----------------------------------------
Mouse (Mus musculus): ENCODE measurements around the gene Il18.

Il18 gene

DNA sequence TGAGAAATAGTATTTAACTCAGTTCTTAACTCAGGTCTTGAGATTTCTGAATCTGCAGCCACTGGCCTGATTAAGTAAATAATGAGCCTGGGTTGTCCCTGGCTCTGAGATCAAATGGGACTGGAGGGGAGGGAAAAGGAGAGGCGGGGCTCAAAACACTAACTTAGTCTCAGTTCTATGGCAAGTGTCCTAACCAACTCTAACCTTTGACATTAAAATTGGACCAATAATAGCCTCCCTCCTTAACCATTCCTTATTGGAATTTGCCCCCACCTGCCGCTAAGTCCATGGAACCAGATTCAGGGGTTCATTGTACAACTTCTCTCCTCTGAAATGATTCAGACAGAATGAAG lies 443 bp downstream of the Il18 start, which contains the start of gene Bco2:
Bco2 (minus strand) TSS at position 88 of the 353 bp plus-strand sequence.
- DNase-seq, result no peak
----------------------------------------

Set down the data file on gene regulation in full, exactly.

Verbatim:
Mouse (Mus musculus): ENCODE measurements around the gene Il18.

Il18 gene

DNA sequence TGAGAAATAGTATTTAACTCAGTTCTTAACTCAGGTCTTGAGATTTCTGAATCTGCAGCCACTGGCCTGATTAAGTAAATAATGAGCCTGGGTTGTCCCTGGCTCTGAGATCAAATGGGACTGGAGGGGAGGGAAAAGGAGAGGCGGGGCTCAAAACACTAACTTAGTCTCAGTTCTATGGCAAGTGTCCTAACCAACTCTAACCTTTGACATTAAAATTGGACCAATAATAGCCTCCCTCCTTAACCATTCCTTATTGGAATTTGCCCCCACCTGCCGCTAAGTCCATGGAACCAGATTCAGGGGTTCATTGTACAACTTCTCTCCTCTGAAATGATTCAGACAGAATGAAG lies 443 bp downstream of the Il18 start, which contains the start of gene Bco2:
Bco2 (minus strand) TSS at position 88 of the 353 bp plus-strand sequence.
- DNase-seq, result no peak